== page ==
I’m with dukeofurl re ‘onsell’ rights. Can’t imagine any OEM contract people being daft enough to allow a secondary market in production line positions. Lose the direct connection with end buyers, lose the negotiating position with them and so on.
But Frequent Travellers D+1 certainly seems reasonable. Make a sort of derivative of the business (not financial) asset. Maybe this is already happening with some airlines/finance providers? Not VC territory though, more Private Equity.
Incidentally, there is a long and interesting look at aircraft finance courtesy of Nils Hallerstrom at PK Air Finance (a GECAS business) at http://www.pkair.com/common/docs/modeling-aircraft-loan-and-lease-portfolios.pdf.
Closest I can think of doing arbitrage, was Ryanair some years back who made more money from selling planes than carrying passengers- that was a while back! Of course they were selling planes as part of their normal cycle, at about 5-6 years old.
Their cash position exiting 2017 would not be affected by any such accounting change. The reduction in equity would be matched with the reduction in the asset value of the investment in Norwegian Finans Holding
Do not worry about Norwegian cash, – half of Europe is booking holiday flights for the summer period at this time, and the cash flow is usually very solid in this period.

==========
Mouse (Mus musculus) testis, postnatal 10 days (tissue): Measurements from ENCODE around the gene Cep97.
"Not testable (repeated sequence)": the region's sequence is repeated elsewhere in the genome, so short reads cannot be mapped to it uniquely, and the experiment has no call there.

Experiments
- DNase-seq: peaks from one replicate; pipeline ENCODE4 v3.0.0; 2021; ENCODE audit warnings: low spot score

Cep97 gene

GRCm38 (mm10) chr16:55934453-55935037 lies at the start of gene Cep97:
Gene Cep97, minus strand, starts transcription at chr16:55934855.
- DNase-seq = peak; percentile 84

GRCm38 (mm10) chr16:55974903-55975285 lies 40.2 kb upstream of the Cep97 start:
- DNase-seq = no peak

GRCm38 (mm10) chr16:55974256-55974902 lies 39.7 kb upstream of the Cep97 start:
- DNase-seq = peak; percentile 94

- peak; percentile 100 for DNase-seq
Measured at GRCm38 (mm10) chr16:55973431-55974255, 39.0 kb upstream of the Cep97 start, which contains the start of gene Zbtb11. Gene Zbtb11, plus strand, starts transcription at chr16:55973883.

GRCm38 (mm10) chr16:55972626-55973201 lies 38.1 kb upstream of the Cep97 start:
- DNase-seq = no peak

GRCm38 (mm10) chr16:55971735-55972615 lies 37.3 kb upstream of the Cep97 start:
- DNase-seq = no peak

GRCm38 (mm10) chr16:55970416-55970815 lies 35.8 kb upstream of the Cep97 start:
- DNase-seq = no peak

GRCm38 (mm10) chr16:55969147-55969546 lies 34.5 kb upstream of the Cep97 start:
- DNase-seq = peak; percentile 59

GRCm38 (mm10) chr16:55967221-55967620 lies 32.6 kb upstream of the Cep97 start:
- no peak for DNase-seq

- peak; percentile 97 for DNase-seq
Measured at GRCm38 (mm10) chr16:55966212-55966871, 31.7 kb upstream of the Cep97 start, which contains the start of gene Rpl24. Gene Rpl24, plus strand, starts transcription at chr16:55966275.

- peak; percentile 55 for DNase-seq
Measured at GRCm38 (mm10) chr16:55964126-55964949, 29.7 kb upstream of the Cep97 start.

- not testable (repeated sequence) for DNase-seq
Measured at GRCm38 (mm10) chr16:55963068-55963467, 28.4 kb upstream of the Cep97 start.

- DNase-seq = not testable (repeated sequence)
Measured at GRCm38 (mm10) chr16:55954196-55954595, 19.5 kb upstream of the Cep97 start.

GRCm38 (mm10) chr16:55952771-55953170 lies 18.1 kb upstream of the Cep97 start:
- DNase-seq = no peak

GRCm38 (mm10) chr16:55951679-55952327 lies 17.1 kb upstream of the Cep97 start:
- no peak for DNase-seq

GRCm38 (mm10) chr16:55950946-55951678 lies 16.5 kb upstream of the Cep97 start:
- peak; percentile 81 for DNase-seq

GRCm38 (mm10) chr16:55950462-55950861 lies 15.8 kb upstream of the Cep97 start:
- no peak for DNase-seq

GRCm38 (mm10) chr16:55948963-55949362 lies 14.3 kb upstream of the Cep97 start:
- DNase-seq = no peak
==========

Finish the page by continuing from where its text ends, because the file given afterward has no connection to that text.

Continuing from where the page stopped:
Would I book Norwegian for my summer holiday? No! Wouldn`t dare to.
Old Chinese proverb say: ‘You can never sell enough seats at below cost to make a profit…’
Scott and Bjørn, thank you both for these type articles. Any thoughts on Norwegian’s Asian “twin”, LionAir? Last I looked, they were two to three years behind on audited financials, while still with monster order books with BA and AB. This could merit a similar article to this on LionAir.
Yea, see my comment above. Late to the party
LionAir is private. Where have you seen audited financials?
Air Asia as well?
You’re right of course, Scott, it’s a private company. I was just thinking you guys would have the industry contacts that might have seen their financials, and could opine on same.